The most valuable sections of the book come later, in several brief chapters where van de Haar develops classical liberalism’s key insights. He implies that such a view is morally realistic in a way that international realists are not. Classical liberalism accepts the authority of history. War has always been with us, an inevitable result of our nature as social but flawed creatures This does not mean that war is a normal instrument of policy to be deployed without regard for morality. Classical liberals tend to embrace the just war tradition’s limits on violence. Classical liberals also reject the realist’s premise of international anarchy. Although there is not and cannot be a world government, states still live together in a relatively structured way that addresses their security needs and allows them to avoid war in many situations.

Unlike international liberals, who tend to be skeptics of nation-states and utterly ignore the knowledge problem, classical liberals accept the wisdom of tacit knowledge and spontaneous orders—many of which appear in international life. Associational and adversarial balances of power are one version, as states work in concert both to build new relationships and react to threats. But classical liberals are also much more likely than other liberals to worry that international law subverts domestic politics. As Samuel Gregg has recently written for FUSION, moreover, they are often skeptical of the view that trade directly fosters peace.

Perhaps most importantly, van de Haar observes that the classical liberal tradition is more serious about the full costs of war than most alternatives. These costs are not simply the obvious losses of blood and national wealth, but include “rules and legislation, often illiberal, that are put into place by the state in response to the threats of war and to enhance the nation’s chances of victory.” As Robert Higgs showed in Crisis and Leviathan, emergencies grow state power, and they rarely cede new areas of authority back to the people. So too do classical liberals grasp the unintended consequences of military intervention and the tremendous challenges inherent in “nation-building.”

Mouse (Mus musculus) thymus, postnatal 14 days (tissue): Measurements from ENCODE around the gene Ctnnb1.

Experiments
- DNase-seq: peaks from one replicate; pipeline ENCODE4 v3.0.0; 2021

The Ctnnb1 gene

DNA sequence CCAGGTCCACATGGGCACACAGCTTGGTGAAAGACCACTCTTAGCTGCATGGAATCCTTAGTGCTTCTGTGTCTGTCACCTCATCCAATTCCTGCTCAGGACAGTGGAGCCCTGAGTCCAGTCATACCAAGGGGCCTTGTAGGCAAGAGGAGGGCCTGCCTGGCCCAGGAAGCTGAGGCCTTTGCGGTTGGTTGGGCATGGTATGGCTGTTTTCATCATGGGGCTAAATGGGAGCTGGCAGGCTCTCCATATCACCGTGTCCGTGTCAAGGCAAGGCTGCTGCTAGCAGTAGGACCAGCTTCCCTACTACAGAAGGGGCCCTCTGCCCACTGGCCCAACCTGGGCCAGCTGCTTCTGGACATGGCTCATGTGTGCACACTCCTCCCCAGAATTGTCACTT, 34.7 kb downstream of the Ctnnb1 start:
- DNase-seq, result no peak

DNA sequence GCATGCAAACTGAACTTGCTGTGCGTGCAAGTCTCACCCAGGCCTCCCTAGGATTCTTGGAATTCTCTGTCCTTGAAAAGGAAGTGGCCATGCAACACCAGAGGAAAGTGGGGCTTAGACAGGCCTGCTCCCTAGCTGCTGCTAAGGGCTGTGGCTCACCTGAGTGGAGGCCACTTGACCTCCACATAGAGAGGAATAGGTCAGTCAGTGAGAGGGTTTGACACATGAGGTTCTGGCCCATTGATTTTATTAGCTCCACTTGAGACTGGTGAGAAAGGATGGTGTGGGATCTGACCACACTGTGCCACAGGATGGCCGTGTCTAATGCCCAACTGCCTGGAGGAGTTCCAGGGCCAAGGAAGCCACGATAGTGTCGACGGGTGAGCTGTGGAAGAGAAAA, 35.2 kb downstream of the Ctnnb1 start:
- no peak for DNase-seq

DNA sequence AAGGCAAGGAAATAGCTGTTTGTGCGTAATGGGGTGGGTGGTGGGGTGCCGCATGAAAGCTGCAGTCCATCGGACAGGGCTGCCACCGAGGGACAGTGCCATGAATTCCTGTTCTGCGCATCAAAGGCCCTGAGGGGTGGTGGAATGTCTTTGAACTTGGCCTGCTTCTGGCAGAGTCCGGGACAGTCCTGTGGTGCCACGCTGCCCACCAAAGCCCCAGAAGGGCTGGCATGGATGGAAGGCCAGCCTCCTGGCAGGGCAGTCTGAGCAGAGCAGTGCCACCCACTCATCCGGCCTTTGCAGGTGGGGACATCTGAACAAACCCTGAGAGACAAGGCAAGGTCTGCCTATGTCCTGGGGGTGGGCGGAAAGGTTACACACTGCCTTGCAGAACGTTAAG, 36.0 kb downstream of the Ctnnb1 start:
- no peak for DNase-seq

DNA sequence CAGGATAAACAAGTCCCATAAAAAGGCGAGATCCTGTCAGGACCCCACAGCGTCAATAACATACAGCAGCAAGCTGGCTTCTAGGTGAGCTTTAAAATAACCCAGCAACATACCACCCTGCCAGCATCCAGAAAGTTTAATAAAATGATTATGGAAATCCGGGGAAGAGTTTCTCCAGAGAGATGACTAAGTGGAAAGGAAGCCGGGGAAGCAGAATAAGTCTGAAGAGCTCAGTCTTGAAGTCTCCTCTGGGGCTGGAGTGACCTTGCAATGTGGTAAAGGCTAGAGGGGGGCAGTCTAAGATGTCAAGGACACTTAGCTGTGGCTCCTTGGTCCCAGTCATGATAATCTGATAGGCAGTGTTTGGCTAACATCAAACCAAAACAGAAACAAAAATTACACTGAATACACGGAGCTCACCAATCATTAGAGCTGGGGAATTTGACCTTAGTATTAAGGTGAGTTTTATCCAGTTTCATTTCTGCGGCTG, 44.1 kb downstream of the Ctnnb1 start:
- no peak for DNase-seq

Van de Haar offers some cautionary notes to both libertarians and conservatives along the way. He criticizes libertarian approaches to foreign policy as overly economistic, tending to directly import market assumptions into the international scene, and containing utopian propensities like those of progressive liberalism. While this brief criticism hits that mark, he makes too few distinctions among the varied kinds of foreign policy conservatism in play today. Van de Haar does not explain how neoconservatism, national conservatism, free marketers who embrace strategic restraint, or many others fit alongside classical liberal ideals. Yet, in such a brief book, it would be challenging for him to have done so.

The book does suggest that conservatives in the Burkean, Tocquevillean, or Kirkian traditions expect too little progress and too little of human reason. Here, he does not fully succeed in proving the case that most traditionally conservative and classical liberal attitudes differ greatly. One more substantive possibility he does not consider is that classical liberals need conservative views to help reinforce their sense of why order and historical precedents matter. This might have offered a more fruitful approach to the comparison. But this is a minor complaint.

Human Nature & World Affairs is only an introduction. Yet, the book offers an excellent starting point for rethinking foreign policy in a way that emphasizes how much order matters, that remembers protection of life and property remain the core roles of the state, and that fully grasps the terrible cost of war.

Brian A. Smith is editor of Law & Liberty.